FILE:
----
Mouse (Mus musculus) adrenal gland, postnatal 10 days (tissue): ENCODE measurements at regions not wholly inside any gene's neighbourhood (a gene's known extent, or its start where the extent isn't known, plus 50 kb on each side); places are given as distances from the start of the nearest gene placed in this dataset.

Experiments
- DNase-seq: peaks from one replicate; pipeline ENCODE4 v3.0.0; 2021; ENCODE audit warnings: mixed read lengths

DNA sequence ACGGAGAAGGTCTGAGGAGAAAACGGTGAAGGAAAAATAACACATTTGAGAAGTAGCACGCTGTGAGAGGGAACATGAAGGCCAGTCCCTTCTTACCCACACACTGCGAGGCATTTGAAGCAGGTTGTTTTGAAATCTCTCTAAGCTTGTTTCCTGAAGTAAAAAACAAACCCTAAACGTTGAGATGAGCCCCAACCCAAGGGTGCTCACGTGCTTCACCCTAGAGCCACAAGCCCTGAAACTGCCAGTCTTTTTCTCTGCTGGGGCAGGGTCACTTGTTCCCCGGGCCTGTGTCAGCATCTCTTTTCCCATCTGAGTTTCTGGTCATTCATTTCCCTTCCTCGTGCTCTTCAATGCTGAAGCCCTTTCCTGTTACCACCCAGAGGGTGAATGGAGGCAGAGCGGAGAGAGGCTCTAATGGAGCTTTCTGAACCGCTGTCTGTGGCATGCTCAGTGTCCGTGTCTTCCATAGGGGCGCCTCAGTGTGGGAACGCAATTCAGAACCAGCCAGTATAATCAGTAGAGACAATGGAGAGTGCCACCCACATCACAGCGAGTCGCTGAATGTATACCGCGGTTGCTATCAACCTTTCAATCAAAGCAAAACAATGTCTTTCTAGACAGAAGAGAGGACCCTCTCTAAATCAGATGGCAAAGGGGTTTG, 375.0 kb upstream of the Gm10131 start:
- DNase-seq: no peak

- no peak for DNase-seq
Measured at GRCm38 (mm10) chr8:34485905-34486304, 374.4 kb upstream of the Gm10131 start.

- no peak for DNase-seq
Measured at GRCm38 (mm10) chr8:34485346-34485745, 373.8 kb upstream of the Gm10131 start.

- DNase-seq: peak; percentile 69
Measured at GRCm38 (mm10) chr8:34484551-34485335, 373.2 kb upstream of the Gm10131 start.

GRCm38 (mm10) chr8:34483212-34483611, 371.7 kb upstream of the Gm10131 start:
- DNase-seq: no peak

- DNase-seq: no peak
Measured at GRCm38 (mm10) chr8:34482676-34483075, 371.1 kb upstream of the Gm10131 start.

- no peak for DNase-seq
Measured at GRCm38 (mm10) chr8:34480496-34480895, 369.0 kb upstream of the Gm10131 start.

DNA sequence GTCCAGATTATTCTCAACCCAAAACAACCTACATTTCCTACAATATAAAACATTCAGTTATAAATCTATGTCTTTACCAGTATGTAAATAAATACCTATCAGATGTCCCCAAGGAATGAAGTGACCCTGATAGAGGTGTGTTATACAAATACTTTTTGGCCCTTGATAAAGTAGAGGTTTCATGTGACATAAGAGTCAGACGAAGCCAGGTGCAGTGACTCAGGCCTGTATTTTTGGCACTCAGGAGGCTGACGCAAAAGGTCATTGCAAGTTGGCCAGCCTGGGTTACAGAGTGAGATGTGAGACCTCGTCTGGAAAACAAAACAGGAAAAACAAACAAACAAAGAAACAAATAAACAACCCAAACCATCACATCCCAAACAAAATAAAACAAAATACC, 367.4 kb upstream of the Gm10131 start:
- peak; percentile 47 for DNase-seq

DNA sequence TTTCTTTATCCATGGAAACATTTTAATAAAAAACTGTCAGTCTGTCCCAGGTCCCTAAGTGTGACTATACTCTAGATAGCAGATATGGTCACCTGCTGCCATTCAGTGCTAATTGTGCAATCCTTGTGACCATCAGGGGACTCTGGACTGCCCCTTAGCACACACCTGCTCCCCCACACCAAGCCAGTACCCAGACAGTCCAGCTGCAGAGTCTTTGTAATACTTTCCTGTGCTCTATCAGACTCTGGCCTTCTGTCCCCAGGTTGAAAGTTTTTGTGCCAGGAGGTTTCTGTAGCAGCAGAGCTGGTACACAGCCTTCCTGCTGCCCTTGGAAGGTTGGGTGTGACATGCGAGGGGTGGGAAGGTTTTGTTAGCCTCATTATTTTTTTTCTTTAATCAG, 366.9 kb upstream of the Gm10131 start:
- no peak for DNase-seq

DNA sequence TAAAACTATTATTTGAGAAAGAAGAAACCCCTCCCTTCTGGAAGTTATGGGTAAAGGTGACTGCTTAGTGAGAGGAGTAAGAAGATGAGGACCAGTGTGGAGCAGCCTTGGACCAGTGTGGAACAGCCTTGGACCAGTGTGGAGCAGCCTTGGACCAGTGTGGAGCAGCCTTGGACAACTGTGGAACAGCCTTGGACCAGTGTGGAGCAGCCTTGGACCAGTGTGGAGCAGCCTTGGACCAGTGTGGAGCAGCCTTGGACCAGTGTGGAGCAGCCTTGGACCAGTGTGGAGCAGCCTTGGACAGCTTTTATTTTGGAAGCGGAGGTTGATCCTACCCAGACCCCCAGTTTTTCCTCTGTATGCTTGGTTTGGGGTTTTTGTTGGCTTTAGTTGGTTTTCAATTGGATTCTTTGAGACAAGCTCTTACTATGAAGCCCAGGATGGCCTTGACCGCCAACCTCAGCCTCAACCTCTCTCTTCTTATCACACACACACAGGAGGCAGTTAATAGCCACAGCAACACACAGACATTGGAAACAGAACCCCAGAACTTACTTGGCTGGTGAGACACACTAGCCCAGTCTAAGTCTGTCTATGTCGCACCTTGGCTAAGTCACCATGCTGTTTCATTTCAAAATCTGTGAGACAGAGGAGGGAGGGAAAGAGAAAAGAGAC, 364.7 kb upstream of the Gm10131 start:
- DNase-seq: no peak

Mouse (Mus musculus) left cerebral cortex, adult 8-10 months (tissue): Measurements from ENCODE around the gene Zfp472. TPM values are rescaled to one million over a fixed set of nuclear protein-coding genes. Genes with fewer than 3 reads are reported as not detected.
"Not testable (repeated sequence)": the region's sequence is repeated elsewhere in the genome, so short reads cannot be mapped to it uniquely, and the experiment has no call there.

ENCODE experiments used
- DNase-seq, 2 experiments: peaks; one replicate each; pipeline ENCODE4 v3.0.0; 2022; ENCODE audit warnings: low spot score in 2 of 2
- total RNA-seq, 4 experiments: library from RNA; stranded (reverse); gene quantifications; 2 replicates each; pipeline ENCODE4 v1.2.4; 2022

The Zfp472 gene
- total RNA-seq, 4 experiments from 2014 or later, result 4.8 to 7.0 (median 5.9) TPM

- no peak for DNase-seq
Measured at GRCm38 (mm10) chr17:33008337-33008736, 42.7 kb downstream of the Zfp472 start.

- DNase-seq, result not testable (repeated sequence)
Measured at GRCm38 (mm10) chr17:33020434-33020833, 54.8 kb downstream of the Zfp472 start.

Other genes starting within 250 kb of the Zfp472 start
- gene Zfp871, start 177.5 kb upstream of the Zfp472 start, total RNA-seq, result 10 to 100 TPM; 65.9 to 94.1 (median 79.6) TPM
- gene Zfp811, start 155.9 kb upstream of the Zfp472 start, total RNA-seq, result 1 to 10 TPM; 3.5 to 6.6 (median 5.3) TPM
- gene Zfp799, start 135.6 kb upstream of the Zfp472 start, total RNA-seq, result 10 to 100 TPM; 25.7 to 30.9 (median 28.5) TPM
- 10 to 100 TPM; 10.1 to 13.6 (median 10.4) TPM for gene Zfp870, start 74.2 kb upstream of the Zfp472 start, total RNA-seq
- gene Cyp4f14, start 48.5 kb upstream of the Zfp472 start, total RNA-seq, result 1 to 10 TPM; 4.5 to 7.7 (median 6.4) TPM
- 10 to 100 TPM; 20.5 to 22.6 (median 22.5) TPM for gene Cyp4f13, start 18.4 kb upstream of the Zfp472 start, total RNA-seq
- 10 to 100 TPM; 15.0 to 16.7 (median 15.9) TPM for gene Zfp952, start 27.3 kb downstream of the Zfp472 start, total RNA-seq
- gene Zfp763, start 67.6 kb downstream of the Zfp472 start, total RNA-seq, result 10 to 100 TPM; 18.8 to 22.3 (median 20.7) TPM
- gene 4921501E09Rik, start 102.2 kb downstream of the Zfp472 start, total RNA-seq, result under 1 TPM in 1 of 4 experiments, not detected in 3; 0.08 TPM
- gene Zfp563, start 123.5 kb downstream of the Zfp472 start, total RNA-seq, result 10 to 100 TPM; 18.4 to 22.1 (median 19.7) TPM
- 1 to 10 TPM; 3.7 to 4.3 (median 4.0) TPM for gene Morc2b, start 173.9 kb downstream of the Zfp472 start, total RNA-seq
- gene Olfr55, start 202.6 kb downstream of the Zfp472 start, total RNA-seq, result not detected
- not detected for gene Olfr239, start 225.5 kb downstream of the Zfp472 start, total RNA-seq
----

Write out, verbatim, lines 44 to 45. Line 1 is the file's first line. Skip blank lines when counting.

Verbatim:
- gene 4921501E09Rik, start 102.2 kb downstream of the Zfp472 start, total RNA-seq, result under 1 TPM in 1 of 4 experiments, not detected in 3; 0.08 TPM
- gene Zfp563, start 123.5 kb downstream of the Zfp472 start, total RNA-seq, result 10 to 100 TPM; 18.4 to 22.1 (median 19.7) TPM